All Who Tried to Kill Jigga Are Dead

Jay.jpg

Here's a really good piece from Hua Hsu reflecting on Jay-Z, perhaps the only man in hip-hop who deserves that overused title of mogul:


There's something exhausting about Jay-Z's ascension over these past few years -- it's the constant readjustment of expectations, the mind-stretching exercise of thinking about the canyon between him and everyone else, the sense that our judgment no longer matters, if it ever did. "From Marcy to Madison Square" to Radio City to Yankee Stadium to "Made in America," from the Hard Knock Life tour to Watch the Throne, from a United Nations-supported world tour to Glastonbury and Coachella: There's no real precedent for a rapper playing these various stages and somehow maintaining a vague power within the corporate world as well. Everyone knows that the minuscule stake he holds in the Nets hardly makes him an "owner," and a cynic might point out that his image has been leveraged to make someone else money. But there was nonetheless something special about the Barclays concerts. How often does a rapper open an arena with eight largely guest-free, sold-out shows? Forget the lyrics; when was the last time a man who looked like Jay-Z was worth leveraging in that way?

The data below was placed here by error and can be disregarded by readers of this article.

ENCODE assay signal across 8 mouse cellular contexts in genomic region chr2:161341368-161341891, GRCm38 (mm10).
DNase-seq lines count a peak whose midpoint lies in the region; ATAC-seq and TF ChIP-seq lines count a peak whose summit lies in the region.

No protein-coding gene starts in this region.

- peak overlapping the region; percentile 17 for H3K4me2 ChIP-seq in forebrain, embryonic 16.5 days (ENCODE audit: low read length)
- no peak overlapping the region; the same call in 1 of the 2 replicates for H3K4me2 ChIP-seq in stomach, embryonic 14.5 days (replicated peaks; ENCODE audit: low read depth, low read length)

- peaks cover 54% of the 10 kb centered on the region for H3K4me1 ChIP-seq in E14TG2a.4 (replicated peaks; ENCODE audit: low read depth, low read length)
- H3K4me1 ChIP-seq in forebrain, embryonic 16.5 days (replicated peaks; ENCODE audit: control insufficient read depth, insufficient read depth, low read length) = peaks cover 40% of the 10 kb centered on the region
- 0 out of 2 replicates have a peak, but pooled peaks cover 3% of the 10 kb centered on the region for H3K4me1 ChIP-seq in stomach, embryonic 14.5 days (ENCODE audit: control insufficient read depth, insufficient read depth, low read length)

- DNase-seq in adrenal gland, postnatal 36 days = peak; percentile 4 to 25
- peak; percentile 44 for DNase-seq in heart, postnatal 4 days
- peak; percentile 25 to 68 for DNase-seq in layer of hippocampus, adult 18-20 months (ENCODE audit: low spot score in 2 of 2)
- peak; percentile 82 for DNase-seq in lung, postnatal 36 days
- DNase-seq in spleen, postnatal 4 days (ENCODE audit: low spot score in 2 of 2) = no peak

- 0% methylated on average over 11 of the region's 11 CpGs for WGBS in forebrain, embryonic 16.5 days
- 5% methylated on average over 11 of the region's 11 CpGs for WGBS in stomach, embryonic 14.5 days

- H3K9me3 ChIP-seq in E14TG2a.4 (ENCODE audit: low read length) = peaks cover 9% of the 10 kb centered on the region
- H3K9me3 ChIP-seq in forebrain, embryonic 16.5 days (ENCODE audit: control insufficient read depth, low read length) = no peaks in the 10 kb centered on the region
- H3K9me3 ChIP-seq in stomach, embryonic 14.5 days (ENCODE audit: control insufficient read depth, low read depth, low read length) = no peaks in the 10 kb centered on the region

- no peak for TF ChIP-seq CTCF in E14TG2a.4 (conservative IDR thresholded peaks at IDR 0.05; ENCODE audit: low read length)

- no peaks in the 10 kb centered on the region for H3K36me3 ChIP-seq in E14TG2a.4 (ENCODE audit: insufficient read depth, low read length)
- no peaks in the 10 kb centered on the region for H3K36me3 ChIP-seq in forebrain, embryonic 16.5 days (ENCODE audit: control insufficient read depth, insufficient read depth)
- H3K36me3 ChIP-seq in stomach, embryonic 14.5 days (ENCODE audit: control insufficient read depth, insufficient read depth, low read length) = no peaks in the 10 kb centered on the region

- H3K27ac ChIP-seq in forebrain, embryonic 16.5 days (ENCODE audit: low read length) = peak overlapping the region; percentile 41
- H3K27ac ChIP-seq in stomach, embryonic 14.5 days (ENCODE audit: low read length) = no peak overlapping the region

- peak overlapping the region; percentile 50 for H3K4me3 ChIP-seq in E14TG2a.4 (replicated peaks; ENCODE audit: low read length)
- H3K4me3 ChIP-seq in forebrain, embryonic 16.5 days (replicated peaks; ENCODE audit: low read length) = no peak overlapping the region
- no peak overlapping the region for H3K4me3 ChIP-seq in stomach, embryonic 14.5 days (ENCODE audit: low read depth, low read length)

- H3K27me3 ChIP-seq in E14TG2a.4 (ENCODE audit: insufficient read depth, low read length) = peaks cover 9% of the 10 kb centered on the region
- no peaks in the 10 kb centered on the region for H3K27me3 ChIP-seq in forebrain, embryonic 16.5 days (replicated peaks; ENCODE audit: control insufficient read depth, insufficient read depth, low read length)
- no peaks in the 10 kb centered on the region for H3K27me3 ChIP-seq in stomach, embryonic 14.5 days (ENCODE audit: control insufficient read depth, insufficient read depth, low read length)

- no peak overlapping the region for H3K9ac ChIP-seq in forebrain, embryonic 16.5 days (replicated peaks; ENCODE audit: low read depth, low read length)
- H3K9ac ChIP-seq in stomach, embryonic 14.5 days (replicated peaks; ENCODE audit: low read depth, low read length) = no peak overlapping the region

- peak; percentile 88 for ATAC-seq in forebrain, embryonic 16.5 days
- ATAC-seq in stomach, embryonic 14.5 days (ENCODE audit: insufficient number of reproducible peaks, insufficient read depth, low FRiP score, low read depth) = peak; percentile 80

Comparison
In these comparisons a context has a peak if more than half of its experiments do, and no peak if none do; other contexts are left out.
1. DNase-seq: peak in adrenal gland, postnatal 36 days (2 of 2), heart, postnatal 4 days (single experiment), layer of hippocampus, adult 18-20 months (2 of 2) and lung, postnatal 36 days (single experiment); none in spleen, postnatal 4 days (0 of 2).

It's a special power to be able to collect such a motley group of people together on a Friday night, to make them all, men in suits and stickup kids alike, shuffle happily through the same metal detectors and speak of "going hard" in their respective fields. We were all there to see the same thing and to be able to say we saw it first.

Yeah, there is absolutely no precedent in hip-hop for this. It's a bit of a mind-fuck if you came up, as I did, in the days when rappers defined themselves as popular culture's stepchildren. Now rap is the progenitor. It's still--even given how long this is been going on--disorienting. Jay-Z just feels stratospheric--it's almost as if his music doesn't matter as much as the cultural, and capitalist, dream of democracy which he embodies.  There are no borders. The crack game really is like the rap game. And the rap game like the Wall Street game. And so on.
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Ta-Nehisi Coates is a national correspondent at The Atlantic, where he writes about culture, politics, and social issues. He is the author of the memoir The Beautiful Struggle.

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